Comparing Interactive Solutions for Running Scala and Spark: Zeppelin, Spark-notebook and Jupyter-scalaLast updated:
2019 UPDATE. jupyter-scala is now called almond. For a jupyter connection to a local spark cluster use apache toree. For enterprise notebooks on spark clusters you are probably better off using Databricks
A lot of exploratory work is often required to get a better idea of what our data looks like at a high level.
Spark is great both for batch- and streaming-oriented data pipelines but not a lot of attention has been given on how to perform exploratory data analysis and the general workflow involved in the process. Interactive tools are ideal for that task and also enable you to share your results with the community.
Interactive notebooks are ideal for exploring datasets and sharing results with the community
Another concept that has come up recently is that of data storytelling. A notebook file can be a great way to explain and document how you go from raw data to valuable information and insights.
So here are three of the top alternatives for notebook-like interfaces (made popular by Python among others) to Spark; all 3 of them were tested and I've tried to highlight the most important aspects of each, from a practitioner's point of view.
Version Used: 0.56
|Good integration with Spark||No tab-completion|
|Available on AWS Elastic MapReduce (EMR)|
Apache Zeppelin is (as of April 2016) an incubating project at the ASF. As such, it still has some rough edges which are being dealt with. That said, it is perfectly possible to put it to productive use.
It is sometimes a little bit slow to respond, particularly when dealing with large amounts of data.
Supports Pyspark as well as Scala
It is available out of the box on AWS Elastic MapReduce (EMR) for newer cluster configurations (emr-4.1.0 or newer)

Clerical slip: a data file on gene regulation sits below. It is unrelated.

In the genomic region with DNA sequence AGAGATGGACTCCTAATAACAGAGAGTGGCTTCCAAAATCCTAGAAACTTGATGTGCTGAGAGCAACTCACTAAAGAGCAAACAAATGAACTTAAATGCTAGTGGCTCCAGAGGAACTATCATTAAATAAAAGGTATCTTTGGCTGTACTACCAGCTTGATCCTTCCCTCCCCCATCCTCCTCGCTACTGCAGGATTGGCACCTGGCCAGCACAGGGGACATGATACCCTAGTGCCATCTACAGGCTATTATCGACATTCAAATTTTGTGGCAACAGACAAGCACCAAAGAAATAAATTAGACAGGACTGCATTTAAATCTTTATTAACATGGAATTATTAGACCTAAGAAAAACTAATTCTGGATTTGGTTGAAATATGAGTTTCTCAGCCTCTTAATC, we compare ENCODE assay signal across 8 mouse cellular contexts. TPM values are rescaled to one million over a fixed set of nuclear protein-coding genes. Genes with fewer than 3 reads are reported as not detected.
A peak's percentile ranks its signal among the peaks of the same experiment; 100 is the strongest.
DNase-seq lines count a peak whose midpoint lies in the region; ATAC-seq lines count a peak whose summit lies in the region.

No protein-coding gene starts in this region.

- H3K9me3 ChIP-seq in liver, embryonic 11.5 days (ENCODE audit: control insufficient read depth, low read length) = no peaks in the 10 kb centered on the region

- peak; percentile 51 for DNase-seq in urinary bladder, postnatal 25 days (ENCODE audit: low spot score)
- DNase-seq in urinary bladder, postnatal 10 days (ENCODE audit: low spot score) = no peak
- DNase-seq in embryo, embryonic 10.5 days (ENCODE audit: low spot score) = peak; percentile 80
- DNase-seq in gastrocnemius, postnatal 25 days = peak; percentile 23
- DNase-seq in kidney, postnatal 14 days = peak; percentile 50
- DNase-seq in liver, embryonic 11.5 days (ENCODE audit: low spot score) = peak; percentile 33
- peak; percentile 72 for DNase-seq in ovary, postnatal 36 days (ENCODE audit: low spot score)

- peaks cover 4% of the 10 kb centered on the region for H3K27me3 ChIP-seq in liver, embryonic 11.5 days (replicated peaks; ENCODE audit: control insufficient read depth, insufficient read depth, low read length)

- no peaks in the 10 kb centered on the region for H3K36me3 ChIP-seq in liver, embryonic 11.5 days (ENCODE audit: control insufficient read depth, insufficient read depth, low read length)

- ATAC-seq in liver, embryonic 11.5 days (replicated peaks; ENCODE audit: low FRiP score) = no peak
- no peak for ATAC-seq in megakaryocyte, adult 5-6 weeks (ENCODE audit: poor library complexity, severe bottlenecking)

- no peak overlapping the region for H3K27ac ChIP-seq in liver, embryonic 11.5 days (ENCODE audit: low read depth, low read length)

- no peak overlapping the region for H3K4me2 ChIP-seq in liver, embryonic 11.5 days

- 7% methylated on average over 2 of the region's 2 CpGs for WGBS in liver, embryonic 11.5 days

It supports Spark Streaming, which is very useful because streaming applications take some debugging and maybe trial and error to ensure your logic is correct.
It actually supports many other backends (called interpreters) such as Cassandra, Elasticsearch, Hive, among others.
Some (limited) charting is available for SparkSQL queries
Version used: 0.6.3
|Very good integration with Spark||A lot of functionality, feels a little bloated|
|Easy set up: download, extract and run|
|Comes with tons of examples|
|Lots of charting capabilities|
It's clear that a lot of work has gone into Spark notebook. It's quite complete, going beyond than what you would expect from a notebook with Spark support.
There are so many auxiliary features it's actually a little bit confusing to discover everything it can do. In addition to working with Spark interactively, here's a sample of other things you can do:
Run shell commands from the notebook (for example to download files using
Version used: 0.2.0-SNAPSHOT
Jupyter-scala is now called almond
|Notebooks saved as .ipynb||Has some minor bugs|
|Easy set up|
|No frills, just basic functionality|
Jupyter-scala is an adaptation of the popular jupyter notebook system for Python.
After installing (see link above), you should see an extra kernel available when you create new notebooks using Jupyter; after all, jupyter-scala is just another kernel (or backend) that you add to jupyter.
Works like the console you get when you type
sbt consoleon your shell
It's a very thin layer on top of jupyter
You can download maven packages from within the notebook itself, with a command like
load.ivy("org.json4s" % "json4s-jackson_2.11" % "3.3.0")(you may get a few error messages but the packages still get downloaded)
Use jupyter-scala if you just want a simple version of jupyter for Scala (no Spark).
Use Zeppelin if you're running Spark on AWS EMR or if you want to be able to connect to other backends.